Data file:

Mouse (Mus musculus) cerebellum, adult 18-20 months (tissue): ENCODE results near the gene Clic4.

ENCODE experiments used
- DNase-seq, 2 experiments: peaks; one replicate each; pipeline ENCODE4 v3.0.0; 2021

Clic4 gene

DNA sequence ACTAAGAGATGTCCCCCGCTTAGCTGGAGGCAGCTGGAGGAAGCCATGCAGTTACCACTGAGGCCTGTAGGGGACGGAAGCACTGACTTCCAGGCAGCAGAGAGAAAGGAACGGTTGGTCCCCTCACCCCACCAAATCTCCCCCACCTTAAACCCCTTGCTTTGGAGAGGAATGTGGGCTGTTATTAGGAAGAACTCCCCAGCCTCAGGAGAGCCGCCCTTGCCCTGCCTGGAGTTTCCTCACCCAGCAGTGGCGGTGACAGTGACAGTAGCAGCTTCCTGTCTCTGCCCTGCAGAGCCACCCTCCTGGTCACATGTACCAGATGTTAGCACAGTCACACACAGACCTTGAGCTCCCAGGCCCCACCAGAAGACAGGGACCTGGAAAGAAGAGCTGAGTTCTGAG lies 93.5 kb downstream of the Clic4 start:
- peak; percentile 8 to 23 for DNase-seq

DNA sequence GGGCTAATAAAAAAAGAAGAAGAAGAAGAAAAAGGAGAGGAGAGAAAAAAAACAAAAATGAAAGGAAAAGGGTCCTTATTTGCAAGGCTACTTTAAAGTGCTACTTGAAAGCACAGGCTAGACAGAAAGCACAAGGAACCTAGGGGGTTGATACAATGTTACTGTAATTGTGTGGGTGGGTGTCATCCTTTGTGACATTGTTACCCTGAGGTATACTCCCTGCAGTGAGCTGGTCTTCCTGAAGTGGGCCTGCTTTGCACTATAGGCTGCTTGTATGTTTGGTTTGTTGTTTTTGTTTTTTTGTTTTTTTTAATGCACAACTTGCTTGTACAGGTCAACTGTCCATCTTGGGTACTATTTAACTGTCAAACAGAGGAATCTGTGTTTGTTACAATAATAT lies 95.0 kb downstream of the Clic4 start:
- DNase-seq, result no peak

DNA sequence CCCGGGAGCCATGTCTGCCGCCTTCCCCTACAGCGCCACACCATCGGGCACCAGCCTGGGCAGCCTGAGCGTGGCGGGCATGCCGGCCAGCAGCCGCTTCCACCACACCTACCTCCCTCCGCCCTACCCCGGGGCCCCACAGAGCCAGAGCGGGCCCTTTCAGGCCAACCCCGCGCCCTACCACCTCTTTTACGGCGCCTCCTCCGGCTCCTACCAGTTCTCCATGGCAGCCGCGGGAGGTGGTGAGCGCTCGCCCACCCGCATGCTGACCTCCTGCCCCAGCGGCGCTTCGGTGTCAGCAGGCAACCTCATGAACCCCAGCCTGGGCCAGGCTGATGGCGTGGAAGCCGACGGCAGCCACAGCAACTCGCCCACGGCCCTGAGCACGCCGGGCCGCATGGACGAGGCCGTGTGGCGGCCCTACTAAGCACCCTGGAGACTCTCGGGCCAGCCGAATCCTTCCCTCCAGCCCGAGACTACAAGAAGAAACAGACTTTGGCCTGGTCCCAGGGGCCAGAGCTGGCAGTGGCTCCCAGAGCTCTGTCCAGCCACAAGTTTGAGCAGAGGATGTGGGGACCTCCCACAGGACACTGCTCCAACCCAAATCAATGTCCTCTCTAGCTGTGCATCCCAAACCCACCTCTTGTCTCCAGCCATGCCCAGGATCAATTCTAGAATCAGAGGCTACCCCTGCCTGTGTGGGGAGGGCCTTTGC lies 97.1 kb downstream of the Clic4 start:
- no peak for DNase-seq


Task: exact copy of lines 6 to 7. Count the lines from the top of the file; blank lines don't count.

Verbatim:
- peak; percentile 8 to 23 for DNase-seq

DNA sequence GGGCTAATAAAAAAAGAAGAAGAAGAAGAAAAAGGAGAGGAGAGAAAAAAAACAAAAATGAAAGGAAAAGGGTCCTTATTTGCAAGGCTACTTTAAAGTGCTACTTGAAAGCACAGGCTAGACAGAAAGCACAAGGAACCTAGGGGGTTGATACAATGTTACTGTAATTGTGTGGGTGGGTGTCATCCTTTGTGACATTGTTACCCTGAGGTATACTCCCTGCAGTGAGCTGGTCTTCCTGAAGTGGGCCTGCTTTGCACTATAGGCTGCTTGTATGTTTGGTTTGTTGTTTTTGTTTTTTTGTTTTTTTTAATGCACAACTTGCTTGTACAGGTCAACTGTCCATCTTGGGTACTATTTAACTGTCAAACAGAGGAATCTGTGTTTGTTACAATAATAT lies 95.0 kb downstream of the Clic4 start: